Norton: D.C. will get Voting Rights Early this Year
||The Currents (DC)
||Wednesday, January 6, 2010
||The Voice of the Hill
D.C. Del. Eleanor Holmes Norton is predicting that District residents will get long-awaited voting representation in Congress in early 2010.
"We're going to pass this bill one way or the other," Norton said in an interview on New Year's Eve.
The D.C. Voting Rights Act was mired in the House last spring after the Senate in February accepted a controversial amendment that would have stripped the city of its current gun laws — an amendment Norton terms "the poison pill."
"I'm trying to get what the District wants," she said. "The District wants its gun laws, and the District wants voting rights. We are very close to a way to get this done. We have found another way to get it through, without this deadly impact."
What she's not saying, for obvious reasons, is precisely how. Norton says she has met with Majority Leader Steny Hoyer, D-Md., and other House leaders to map out a strategy for getting a "clean bill" through. "I have never said what I will do," she said, "but don't doubt me, we will get a bill."
There is inevitably a sense of déjà vu.
Norton and other top District officials greeted the first days of the Obama administration, and the newly elected Democratic majority in the Senate and House, with optimism. In early 2009, several said that "the stars were aligned" to get the voting rights act passed that year.
But they were stymied when the Senate promptly passed the bill, by a 61-37 vote, but accepted the amendment by Sen. John Ensign, R-Nev., that would have wiped out the city's relatively strict gun laws. It quickly became clear that there were not enough votes in the House to pass the bill without the so-called "Ensign amendment," which was strongly backed by the National Rifle Association.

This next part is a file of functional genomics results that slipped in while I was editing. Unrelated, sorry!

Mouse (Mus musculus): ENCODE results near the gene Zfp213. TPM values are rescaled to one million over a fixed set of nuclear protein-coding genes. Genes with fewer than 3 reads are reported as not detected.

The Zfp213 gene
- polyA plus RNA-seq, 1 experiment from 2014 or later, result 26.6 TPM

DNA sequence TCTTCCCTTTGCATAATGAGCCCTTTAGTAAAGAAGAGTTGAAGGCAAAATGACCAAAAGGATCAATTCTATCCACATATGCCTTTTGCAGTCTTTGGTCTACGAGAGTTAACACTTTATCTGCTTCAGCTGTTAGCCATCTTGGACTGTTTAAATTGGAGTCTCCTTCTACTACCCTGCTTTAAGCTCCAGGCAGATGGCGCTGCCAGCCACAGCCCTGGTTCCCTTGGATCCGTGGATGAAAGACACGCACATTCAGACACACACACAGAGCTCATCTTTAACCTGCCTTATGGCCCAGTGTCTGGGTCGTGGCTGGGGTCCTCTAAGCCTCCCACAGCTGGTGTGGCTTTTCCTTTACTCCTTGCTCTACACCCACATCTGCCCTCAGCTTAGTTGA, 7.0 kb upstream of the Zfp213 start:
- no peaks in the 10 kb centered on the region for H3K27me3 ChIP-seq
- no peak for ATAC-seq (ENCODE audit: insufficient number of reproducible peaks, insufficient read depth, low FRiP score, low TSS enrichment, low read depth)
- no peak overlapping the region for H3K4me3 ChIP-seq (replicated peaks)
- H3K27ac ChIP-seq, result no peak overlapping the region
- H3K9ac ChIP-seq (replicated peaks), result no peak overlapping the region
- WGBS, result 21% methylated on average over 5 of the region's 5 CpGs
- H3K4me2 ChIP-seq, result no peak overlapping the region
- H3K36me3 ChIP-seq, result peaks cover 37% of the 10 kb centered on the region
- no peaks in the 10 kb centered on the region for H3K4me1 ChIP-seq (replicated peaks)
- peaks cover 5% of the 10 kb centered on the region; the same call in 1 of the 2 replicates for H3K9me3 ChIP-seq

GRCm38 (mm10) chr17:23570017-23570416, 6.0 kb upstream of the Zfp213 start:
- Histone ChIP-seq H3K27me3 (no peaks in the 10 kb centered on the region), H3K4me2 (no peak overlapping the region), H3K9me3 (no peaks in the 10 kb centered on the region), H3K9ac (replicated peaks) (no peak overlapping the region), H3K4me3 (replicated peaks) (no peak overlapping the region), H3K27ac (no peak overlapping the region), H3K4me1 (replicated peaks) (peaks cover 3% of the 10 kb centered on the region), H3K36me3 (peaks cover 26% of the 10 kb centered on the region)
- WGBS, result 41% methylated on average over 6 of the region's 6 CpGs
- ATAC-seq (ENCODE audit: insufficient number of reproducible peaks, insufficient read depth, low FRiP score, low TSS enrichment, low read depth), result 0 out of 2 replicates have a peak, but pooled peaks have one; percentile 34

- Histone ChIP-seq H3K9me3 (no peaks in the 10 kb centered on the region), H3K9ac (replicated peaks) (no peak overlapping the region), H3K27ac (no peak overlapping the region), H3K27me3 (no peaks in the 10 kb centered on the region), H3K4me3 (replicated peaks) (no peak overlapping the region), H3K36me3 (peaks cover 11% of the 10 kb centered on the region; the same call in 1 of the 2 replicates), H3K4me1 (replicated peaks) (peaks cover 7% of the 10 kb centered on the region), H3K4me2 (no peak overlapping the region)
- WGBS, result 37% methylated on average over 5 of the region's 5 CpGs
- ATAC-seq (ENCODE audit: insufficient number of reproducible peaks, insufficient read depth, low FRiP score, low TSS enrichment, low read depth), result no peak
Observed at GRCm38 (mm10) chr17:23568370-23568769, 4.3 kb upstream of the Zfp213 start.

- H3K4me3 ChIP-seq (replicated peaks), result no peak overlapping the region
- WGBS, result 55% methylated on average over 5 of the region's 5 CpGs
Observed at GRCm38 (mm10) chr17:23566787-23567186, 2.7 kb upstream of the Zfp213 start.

Some District activists said voting rights supporters should swallow hard and accept it — get a vote in the House now, and try to get rid of the Ensign amendment later.
But Norton said she had no intention of accepting the Ensign amendment immediately when she was ensured of a Democratic majority in the House and Senate for at least two years.
"What do you do with a poison pill on a bill everybody's for?" she asked. "My theory was, we have 24 months to get this through the House. Why take this trade-off now?"
Meanwhile, Norton has been pushing through less momentous bills that she considers "breakthroughs for D.C. home rule."
In 2009, legislators eliminated riders that have restricted the District's use of local funds for medical marijuana and for abortions for low-income women. The 111th Congress, in its first year of a two-year session, also defeated an attempt to reimpose a ban on needle exchange programs, thought to protect intravenous drug users from contracting HIV/AIDS.
Late in the year, the House held hearings on two significant home rule bills that would allow the District to enact a budget and local laws without submitting them to Congress for review. Norton predicts the budget and legislative autonomy acts will pass both houses in 2010.
But other home rule advocates are pushing a more ambitious, and more controversial, goal: statehood.
At-large D.C. Council member Michael Brown, who chairs a special committee on statehood and self-determination, said he is "very supportive" of the current voting rights bill, which would award one House seat to the Democrat-dominated District and one to Republican-leaning Utah.
"But at the same time, statehood is the ultimate goal," Brown said. "It's not one strategy, but two parallel strategies."
He acknowledged that obtaining statehood is a longer-term effort. "There's a lot of groundwork to do before we push a [statehood] bill in Congress," he said, noting an attempt now to collect ceremonial resolutions from various states supporting the concept.
"But the ultimate goal can't be just one vote. The ultimate goal is statehood," Brown said.
Yesterday the council voted to establish a "51st State Commission" to study the issue and map out ways for the District to achieve statehood.
At a press briefing Monday, D.C. Council Chairman Vincent Gray noted that the neon "Taxation Without Representation" sign board that adorns the front of the Wilson Building indicates that District residents paid more than $3.6 billion in federal taxes in 2009.
The sign is being adjusted to $0 to mark the start of 2010, but Gray said he hopes it will also announce that the District has voting representation in Congress before the end of the year.